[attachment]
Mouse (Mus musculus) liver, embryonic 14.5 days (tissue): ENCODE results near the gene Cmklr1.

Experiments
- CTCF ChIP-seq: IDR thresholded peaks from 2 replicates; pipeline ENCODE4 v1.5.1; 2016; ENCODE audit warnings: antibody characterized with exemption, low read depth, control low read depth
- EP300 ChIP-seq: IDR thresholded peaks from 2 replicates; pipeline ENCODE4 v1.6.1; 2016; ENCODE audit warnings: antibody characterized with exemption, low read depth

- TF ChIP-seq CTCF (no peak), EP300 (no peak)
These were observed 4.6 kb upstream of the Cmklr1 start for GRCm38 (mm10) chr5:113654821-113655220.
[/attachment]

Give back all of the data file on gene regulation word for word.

Mouse (Mus musculus) liver, embryonic 14.5 days (tissue): ENCODE results near the gene Cmklr1.

Experiments
- CTCF ChIP-seq: IDR thresholded peaks from 2 replicates; pipeline ENCODE4 v1.5.1; 2016; ENCODE audit warnings: antibody characterized with exemption, low read depth, control low read depth
- EP300 ChIP-seq: IDR thresholded peaks from 2 replicates; pipeline ENCODE4 v1.6.1; 2016; ENCODE audit warnings: antibody characterized with exemption, low read depth

- TF ChIP-seq CTCF (no peak), EP300 (no peak)
These were observed 4.6 kb upstream of the Cmklr1 start for GRCm38 (mm10) chr5:113654821-113655220.